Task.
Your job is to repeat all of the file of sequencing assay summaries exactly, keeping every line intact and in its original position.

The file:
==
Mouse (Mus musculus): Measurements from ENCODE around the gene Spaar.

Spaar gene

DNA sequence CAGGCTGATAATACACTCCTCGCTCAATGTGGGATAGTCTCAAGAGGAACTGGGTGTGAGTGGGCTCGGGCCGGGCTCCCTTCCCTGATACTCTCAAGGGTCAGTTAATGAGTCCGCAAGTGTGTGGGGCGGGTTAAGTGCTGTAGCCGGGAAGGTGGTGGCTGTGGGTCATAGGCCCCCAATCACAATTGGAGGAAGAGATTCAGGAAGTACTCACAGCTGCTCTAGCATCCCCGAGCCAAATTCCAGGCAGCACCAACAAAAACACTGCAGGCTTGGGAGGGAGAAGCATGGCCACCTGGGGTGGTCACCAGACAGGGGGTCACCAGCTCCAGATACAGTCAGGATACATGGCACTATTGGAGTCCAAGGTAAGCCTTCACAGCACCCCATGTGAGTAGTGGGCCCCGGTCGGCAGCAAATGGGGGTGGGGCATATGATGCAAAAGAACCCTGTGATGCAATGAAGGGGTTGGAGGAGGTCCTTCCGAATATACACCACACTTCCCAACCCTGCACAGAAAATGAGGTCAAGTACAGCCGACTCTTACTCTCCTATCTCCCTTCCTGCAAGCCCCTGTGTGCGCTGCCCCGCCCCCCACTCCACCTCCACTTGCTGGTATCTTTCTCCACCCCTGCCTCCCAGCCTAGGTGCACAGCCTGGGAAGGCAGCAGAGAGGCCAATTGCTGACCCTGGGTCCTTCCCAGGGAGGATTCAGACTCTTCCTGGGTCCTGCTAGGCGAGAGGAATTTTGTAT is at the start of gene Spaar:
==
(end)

Mouse (Mus musculus): Measurements from ENCODE around the gene Spaar.

Spaar gene

DNA sequence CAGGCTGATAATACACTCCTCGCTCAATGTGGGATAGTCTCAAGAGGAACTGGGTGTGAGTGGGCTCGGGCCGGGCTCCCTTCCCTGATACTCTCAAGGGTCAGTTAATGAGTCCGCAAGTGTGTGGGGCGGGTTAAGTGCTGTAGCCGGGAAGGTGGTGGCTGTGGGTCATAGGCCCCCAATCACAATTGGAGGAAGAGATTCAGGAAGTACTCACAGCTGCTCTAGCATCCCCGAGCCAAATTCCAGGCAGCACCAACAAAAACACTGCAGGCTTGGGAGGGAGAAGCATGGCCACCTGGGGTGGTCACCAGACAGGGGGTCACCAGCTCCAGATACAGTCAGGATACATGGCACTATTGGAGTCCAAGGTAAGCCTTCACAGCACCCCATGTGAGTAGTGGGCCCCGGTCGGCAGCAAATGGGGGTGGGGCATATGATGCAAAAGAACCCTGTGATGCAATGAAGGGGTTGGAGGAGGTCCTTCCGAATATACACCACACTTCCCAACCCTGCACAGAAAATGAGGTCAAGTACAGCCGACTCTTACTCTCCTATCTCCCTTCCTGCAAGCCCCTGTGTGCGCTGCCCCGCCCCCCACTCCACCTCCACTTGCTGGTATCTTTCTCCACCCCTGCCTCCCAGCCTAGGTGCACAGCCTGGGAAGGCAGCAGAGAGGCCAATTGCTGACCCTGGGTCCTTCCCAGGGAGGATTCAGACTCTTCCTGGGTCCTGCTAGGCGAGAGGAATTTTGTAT is at the start of gene Spaar: